We are living in the 21st century, and yet we still allow people in this world to die from hunger simply because they cannot afford to buy food. We shouldn’t let this happen as there is more than enough food produced in this world to more than feed all of us. We must becaome more proactive in trying to put an end to poverty.

Here are some facts you may or may not know about hunger:

  • In the Asian, African and Latin American countries, well over 500 million people are living in what the World Bank has called “absolute poverty”
  • Every year 15 million children die of hunger
  • One in twelve people worldwide is malnourished, including 160 million children under the age of 5
  • The Indian subcontinent has nearly half the world’s hungry people. Africa and the rest of Asia together have approximately 40%, and the remaining hungry people are found in Latin America and other parts of the world. Hunger in Global Economy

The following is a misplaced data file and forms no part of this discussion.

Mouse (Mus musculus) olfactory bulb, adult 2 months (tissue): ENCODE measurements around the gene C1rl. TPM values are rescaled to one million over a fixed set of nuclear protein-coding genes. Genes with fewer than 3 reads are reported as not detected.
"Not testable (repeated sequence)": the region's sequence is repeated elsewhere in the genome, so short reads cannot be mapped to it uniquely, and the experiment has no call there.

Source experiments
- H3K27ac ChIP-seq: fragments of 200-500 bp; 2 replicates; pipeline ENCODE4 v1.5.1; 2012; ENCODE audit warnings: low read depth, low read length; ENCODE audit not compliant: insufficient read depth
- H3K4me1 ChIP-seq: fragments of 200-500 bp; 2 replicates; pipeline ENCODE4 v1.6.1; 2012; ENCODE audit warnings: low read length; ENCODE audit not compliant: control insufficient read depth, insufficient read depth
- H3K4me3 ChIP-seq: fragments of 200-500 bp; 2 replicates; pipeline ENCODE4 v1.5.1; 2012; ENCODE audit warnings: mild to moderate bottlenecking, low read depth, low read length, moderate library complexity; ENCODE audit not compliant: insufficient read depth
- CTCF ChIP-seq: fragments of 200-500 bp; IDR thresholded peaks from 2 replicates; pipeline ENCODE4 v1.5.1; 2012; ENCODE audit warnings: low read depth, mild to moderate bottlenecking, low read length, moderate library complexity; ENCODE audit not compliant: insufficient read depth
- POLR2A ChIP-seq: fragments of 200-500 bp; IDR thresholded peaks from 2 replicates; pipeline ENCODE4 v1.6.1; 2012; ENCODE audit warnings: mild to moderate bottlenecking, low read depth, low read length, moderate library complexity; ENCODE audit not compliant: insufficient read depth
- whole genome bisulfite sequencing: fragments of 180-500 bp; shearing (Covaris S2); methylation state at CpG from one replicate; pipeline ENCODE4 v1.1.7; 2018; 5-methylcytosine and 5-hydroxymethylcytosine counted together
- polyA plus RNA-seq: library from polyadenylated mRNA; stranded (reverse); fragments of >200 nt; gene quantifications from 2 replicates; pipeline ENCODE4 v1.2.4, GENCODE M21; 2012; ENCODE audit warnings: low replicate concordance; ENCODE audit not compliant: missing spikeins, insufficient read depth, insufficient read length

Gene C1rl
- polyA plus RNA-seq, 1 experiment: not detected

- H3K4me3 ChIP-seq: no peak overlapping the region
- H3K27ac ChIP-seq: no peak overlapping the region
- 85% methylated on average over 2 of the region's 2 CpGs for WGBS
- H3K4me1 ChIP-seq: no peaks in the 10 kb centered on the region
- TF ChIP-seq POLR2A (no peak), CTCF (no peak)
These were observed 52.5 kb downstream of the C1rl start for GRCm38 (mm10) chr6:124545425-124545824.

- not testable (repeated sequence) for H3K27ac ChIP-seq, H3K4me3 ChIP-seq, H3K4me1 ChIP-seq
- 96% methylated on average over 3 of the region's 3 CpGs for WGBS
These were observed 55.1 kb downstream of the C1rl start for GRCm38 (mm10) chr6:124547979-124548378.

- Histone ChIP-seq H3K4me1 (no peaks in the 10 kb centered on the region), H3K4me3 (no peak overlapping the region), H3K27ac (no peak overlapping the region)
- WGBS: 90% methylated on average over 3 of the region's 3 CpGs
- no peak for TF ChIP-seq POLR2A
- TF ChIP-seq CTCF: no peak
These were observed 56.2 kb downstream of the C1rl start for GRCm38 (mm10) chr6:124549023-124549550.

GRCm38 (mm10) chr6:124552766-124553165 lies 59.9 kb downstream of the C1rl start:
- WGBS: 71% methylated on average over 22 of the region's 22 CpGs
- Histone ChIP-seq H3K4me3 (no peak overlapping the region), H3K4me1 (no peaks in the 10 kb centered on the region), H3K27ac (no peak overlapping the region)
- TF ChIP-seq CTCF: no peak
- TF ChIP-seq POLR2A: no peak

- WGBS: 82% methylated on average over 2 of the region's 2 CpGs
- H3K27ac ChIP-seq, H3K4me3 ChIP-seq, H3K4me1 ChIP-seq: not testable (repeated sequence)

• Nearly one in four people, 1.3 billion – a majority of humanity – live on less than $1 per day, while the world’s 358 billionaires have assets exceeding the combined annual incomes of countries with 45 percent of the world’s people
  • Half of all children under five years of age in South Asia and one third of those in sub-Saharan Africa are malnourished
  • Malnutrition is implicated in more than half of all child deaths worldwide – a proportion unmatched by any infectious disease since the Black Death
  • About 183 million children weigh less than they should for their age
  • Every 3.6 seconds someone dies of hunger

Shocking isn’t it.

We must do our utmost to help put an end to poverty. People should not be dying of hunger in the 21st century.

“Hungry” by Kathryn Scott

One comment

  1. Thanks for this. It's heartbreaking, but something that we, as the church, really need to get to grips with. We argue, fight, stand up against the wrong things a lot of the time and often neglect that which is really important. There's never been a time when my kids have really gone hungry and it's a crying shame that for many children in this world there is little chance of even seeing their fifth birthday. We ignore this problem at our peril.


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